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Antibiotic resistance: a health disaster approaching

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Most clinically important antibiotics are now less effective at killing disease-causing bacteria than in years past, the latest government surveillance data shows.

Monitoring started in 2017 on 18 antibiotics used against 10 pathogens has found that 11 antibiotics are now less effective.

Professor Zakir Hussain Habib, who led the study being carried out by the Institute of Epidemiology, Disease Control, and Research, said an alarming situation was continuing to worsen due to the “irrational” use of antibiotics.

The surveillance, being carried out at nine medical college hospitals, found that all 18 antibiotics were ineffective in curing 6 percent of bacterial infections tested, up from 5 percent last year. These bacteria are called “superbugs”.

“If this continues, our intensive care units will become unusable. Doctors will be helpless against the superbug,” said Professor Zakir, IEDCR’s chief scientific officer.

The drugs were tested against bacteria responsible for urinary tract infections, septicemia, diarrhea, pneumonia, wound infections, and some other diseases.

As the findings were revealed at an event at the IEDCR auditorium in the capital yesterday, experts said “irrational use” or unnecessary use of “high-end” antibiotics is leading to the emergence of antibiotic-resistant bacteria.

Antibiotics are classified as an “access group” prescribed for primary infections, a “watch group” for high-resistance bacteria, and a “reserve group” for infections that can be prevented or treated with drugs from other groups. Can not be treated.

Antimicrobial resistance (AMR), the ineffectiveness of antibiotics to kill microorganisms such as bacteria, viruses, and parasites, is a global cause of concern.

About 3,500 people die every day due to AMR. According to a study published earlier this year in the medical journal Lancet, more than 1.2 million people – and potentially millions more – died in 2019 as a direct result of antibiotic-resistant bacterial infections.

A 2021 study by the Disease Control Unit at the Directorate General of Health Services (DGHS) revealed that high-grade (see and reserve) antibiotics were being used in 70-80 percent of cases in the country. But the World Health Organization recommends keeping its use within 40 percent.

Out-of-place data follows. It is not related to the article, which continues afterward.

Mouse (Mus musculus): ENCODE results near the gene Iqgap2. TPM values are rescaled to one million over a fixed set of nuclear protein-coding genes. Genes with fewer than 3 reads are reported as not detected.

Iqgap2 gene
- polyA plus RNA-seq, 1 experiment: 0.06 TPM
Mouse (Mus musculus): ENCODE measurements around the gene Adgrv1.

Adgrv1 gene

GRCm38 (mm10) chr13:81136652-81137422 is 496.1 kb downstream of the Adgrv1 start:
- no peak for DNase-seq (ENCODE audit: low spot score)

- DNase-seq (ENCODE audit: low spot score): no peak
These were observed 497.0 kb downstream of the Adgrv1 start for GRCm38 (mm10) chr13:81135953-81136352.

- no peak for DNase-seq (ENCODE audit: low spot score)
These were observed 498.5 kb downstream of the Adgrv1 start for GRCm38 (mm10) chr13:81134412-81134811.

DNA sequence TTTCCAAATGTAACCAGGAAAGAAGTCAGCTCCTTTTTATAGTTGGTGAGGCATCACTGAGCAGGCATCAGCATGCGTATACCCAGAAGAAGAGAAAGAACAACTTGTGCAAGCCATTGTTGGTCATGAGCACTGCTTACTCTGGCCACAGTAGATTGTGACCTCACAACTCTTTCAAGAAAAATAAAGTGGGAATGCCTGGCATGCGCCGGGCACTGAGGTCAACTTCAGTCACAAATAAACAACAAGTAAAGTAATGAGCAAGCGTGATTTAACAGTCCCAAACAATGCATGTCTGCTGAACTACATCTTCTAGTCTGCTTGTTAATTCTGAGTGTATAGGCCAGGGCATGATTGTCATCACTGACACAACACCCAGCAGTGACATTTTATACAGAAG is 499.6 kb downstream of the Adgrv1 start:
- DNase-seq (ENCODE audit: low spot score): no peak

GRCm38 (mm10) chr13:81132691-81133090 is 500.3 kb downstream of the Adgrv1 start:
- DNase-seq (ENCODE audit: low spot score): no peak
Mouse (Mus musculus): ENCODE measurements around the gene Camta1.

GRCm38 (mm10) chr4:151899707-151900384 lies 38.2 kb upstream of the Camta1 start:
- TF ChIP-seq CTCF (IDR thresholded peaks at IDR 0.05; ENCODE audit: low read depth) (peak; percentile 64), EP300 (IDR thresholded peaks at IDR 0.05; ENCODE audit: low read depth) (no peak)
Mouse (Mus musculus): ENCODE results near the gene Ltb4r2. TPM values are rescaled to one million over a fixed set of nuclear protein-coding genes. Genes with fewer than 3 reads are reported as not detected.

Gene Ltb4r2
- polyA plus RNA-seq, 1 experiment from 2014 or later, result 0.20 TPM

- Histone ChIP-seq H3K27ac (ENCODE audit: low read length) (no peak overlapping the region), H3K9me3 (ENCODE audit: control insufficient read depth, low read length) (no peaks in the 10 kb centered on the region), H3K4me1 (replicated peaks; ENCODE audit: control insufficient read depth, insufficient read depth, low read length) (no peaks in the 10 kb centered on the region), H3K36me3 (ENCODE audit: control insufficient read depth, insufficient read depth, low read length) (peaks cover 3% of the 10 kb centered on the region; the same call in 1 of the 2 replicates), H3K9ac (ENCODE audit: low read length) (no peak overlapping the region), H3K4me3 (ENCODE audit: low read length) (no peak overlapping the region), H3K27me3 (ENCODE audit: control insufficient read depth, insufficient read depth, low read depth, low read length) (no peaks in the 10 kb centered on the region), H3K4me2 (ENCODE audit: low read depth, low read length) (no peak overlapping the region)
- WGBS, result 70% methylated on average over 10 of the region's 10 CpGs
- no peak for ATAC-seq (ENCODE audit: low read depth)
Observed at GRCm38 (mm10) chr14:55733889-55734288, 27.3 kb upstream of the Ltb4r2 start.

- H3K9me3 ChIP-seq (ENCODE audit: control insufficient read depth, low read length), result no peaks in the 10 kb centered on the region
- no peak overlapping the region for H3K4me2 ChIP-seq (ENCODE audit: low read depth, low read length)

According to the IEDCR study, the ineffectiveness of four of the six critically important antibiotics listed by the World Health Organization has increased by up to 84 percent during the past year.

The list includes Ceftazidime, Cefixime, Cefepime, and Ceftriaxone. Of two other critically important antibiotics – the ineffectiveness of azithromycin fell from 55 percent to 53 percent, while ciprofloxacin remained at 66 percent.

But carbapenems — considered a last-resort antibiotic — are ineffective, up from 44 percent to 60 percent last year, according to the report.

Addressing yesterday’s event as the chief guest, Professor Ahmadul Kabir, Additional Director General (Administration), DGHS, said, “First of all, physicians should be made aware of the dangers of indiscriminately prescribing antibiotics.”

“This is a crisis for all of us and if we work together we can overcome it,” said Prof Nitish Debnath, team lead for the Fleming Fund Country Grant.

At the beginning of the event, prizes were given away to the students of the university and medical college who won the AMR awareness competition.

Daniel Novak, First Secretary, Embassy of Sweden in Dhaka; Mohd Ramji Ismail, WHO Representative to Bangladesh; and Professor Mushtaque Hussain, Advisor, IEDCR participated in the program chaired by Tehmina Shireen, Director, IEDCR.

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